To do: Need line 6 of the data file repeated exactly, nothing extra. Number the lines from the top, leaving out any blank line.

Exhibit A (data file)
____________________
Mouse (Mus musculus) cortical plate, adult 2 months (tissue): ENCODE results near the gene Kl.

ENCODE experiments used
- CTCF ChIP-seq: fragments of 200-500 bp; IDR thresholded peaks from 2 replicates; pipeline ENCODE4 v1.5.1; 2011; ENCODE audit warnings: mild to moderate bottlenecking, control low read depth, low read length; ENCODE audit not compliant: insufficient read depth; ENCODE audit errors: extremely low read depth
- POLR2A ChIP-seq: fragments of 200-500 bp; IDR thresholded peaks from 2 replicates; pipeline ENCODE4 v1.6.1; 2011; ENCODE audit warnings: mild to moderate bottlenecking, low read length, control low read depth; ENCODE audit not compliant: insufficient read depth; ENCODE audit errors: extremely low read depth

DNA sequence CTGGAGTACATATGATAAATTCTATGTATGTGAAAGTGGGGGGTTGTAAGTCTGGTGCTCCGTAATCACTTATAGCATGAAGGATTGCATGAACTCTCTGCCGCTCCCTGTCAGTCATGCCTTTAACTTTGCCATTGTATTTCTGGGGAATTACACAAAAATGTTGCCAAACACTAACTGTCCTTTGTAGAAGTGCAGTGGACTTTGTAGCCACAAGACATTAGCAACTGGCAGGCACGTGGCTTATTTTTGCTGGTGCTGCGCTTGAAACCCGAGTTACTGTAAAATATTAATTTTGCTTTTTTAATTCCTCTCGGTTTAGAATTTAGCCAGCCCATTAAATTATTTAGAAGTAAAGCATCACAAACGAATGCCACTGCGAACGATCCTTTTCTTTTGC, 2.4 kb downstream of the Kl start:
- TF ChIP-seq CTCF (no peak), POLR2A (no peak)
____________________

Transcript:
- TF ChIP-seq CTCF (no peak), POLR2A (no peak)